by Darrell Wacker
Another year has come and gone,
and with the passing of Christmas, it is not unusual for us to look at the upcoming year as a new beginning
or a fresh start. The passing of a year can be a useful place for us to take stock of our lives and think about ways to do better.
It is pretty common for people of all stripes to make resolutions in January. Resolutions can vary from losing weight, getting a better job, studying harder, or to do more volunteer work. Some resolutions are made with a great deal of thought, while others are made with little or none. Some are private, while others are very public, almost boasting. Regardless of the who, what, when, or where of each resolution, most of them seem to share the same basic motivation-to change some aspect of life for the better.
Certainly, I believe New Year’s resolutions, or Lenten fasting, or other attempts we make to better our lives can be good things if kept in the proper perspective. However, these sorts of promises or resolutions usually have one fatal flaw-they rest solely upon our weak and imperfect human actions to achieve the desired outcome. Sure, we may ask a friend or a spouse to help hold us to our promise, but in the end, most resolutions rest on our own will power, our own deeds. It’s no wonder most resolutions are broken within a few weeks!
God has also given us a form of resolution, and it is called repentance. Webster defines repentance “to turn away from sin and dedicate oneself to the amendment of one’s life.” It also refers to repentance as feeling regret or contrition, or changing one’s mind. It is true that all of these sound much like a resolution, but true repentance is different than a resolution in one very significant way. Unlike a resolution, which relies on human works to bring about a change, Christians who repent of sin are relying on God, and God alone, to forgive sin and bring us back into a relationship with God.
God calls us to repentance over and over again throughout the Bible. In fact, the entirety of Scripture is the cyclical story of sin, repentance, forgiveness, and restoration. Jesus tells us in Matthew 5:32 that He came to call sinners to repentance. He also warns us in Luke 13:3 that unless we repent, we will perish. Certainly, Jesus isn’t mincing words here-why all this talk about repentance? How is that supposed to make us feel good about God or ourselves?
Sin isn’t a very popular topic of discussion in our society, or forthat matter, the church. It seems that people would much rather feel good about themselves and be pumped up about finding purpose in life rather than talk about sin. But the reality is we need to hear about sin. It’s the reality of the world we live in, and it’s the reality of our lives. Sin will literally kill each one of us at some point-not cancer, or heart disease, or a car crash, but sin! Sin is what kills, and it kills in a way nothing else can, because sin separates us from God with no way to earn our way back into good standing.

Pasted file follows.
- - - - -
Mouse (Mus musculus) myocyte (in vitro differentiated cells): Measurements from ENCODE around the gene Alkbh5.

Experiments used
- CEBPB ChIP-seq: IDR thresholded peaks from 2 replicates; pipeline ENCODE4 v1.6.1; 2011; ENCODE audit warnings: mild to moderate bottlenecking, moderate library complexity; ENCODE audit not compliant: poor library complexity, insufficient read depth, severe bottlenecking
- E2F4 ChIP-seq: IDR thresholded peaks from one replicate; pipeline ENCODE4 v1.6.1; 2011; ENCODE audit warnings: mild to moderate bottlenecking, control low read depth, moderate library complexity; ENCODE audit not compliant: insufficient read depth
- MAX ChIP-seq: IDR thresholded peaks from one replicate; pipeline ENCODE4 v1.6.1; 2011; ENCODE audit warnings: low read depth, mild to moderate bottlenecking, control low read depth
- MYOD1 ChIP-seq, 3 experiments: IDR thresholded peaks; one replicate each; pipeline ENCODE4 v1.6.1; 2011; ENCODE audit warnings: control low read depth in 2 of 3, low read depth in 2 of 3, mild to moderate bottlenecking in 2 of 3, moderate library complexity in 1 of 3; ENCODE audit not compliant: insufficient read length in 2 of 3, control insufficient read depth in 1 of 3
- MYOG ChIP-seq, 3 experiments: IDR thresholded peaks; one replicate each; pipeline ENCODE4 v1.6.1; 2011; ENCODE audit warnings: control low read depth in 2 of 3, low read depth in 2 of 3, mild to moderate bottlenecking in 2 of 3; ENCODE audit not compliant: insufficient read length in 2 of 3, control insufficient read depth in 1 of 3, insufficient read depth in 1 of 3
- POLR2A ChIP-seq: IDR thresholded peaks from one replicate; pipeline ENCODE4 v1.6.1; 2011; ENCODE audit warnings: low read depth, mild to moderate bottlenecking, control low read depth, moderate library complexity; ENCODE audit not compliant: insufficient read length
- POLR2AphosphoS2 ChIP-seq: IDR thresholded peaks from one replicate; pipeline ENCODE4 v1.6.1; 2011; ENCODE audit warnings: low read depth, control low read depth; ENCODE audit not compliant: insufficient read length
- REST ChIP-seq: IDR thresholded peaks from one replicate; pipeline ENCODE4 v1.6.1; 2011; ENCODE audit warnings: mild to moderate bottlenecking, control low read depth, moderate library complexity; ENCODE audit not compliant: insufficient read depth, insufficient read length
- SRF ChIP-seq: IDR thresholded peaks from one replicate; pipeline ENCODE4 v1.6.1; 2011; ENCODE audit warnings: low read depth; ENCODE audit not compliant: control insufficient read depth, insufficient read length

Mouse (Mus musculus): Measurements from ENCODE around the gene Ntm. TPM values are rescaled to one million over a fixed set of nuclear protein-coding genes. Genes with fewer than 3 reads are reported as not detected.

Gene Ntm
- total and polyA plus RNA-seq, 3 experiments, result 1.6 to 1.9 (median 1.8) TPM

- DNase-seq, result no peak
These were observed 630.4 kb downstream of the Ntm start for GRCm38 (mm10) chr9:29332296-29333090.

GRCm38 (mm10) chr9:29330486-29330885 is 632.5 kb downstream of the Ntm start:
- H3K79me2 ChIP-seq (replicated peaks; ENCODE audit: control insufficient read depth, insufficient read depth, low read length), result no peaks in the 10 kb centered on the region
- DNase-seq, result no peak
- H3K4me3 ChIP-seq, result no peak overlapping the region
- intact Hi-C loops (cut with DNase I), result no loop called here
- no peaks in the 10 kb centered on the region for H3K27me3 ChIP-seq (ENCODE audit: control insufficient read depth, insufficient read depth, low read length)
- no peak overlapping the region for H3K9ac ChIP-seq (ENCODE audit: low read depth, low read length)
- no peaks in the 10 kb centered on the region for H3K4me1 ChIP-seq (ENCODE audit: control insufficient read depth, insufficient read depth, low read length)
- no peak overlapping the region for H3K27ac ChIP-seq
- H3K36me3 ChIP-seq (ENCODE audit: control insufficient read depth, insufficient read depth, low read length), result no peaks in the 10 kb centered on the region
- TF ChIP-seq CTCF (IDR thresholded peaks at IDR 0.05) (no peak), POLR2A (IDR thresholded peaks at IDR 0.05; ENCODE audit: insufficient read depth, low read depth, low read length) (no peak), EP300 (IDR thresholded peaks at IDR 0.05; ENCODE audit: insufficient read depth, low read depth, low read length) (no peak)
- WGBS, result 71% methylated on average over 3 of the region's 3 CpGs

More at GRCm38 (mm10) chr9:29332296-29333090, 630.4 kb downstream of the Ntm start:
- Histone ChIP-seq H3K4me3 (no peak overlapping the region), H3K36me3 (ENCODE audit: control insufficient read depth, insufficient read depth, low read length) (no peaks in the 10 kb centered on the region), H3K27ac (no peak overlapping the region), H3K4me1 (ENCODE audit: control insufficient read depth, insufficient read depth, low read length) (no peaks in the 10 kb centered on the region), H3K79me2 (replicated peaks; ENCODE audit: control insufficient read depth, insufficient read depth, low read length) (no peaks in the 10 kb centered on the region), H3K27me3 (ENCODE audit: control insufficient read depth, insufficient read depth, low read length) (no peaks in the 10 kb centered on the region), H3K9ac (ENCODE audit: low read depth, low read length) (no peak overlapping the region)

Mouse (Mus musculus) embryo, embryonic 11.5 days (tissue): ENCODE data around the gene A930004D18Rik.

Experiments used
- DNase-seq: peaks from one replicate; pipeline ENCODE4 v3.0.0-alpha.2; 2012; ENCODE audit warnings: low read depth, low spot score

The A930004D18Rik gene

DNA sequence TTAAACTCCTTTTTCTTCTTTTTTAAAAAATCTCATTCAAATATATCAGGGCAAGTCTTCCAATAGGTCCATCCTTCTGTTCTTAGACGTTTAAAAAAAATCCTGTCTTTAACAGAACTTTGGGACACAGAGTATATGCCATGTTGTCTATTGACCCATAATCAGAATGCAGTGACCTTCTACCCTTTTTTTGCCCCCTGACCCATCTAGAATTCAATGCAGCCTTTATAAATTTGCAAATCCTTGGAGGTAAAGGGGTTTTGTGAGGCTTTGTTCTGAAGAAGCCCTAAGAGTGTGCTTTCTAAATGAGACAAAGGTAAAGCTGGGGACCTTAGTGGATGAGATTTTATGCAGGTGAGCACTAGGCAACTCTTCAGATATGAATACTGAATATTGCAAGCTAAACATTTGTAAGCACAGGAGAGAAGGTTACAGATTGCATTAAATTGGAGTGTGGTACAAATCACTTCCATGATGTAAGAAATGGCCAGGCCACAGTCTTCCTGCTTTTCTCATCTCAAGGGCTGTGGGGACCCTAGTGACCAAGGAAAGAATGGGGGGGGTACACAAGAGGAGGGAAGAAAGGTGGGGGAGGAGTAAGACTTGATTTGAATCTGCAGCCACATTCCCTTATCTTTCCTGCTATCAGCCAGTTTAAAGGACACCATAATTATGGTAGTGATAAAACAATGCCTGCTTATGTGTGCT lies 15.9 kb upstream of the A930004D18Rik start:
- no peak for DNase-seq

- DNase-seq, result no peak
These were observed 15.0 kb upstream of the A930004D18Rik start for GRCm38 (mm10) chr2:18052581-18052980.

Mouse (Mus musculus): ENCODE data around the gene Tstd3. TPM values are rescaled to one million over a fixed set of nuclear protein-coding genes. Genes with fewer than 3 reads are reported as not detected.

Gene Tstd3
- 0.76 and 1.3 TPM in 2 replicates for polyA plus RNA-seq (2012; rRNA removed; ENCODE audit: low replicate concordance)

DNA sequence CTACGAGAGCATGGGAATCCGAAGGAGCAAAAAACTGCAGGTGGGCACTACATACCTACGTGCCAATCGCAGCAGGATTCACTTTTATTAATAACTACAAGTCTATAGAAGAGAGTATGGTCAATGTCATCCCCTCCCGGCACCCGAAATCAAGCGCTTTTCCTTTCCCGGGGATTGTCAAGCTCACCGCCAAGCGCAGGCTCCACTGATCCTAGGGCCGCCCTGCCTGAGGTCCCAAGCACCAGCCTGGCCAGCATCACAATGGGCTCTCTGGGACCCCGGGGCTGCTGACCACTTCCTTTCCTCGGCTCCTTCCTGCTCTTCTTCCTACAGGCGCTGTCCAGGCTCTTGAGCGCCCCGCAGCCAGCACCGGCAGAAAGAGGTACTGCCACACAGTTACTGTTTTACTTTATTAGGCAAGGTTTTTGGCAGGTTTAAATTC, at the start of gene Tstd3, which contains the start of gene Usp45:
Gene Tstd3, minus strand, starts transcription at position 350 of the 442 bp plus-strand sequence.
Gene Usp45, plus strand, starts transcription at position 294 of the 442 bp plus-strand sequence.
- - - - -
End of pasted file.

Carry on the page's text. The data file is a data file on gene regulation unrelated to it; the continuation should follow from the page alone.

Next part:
I know, I know, that’s not a very nice thought for the New Year, is it? It certainly isn’t a pretty picture, and you won’t hear it in many places, but it’s the plain, simple, Biblical truth.
The beauty, though, is in the rest of the story. Repentance, just like a new year, is about rejuvenation, restoration, and a new beginning. Repentance gives us all of this and so much more!
Repentance consists of two things-contrition (feeling sad about having sinned and offended God) and faith. Faith is a key component, because this gift is what allows us to overcome the rational part of our minds and hear the sweet words of God when he forgives us. The gift of faith is what allows us to trust in the perfect life, death, and resurrection of Jesus as the complete satisfaction for our sins. Without faith, these are just hollow, historical events. But with faith, we receive Jesus in His sacraments that make things right, and we know Jesus is our only hope.
God does not leave us to wallow in our sins, but instead promises forgiveness and restoration. He promises this in Jeremiah 31:34, where the prophet records these words of comfort: “For I will forgive their iniquity, and I will remember their sin no more.” (ESV)
Darrell Wacker is a member of St. Timothy Lutheran Church in Huber Heights, Ohio, where he serves on the Parish Education Committee and as a Communion Assistant. He works for the YMCA of Greene County as a Grant Writer and as a freelance sports writer covering high school sports for Times Community Newspapers in Dayton, Ohio. He is the husband of Barbara, and the father of Matthew (19) and Daniel (7).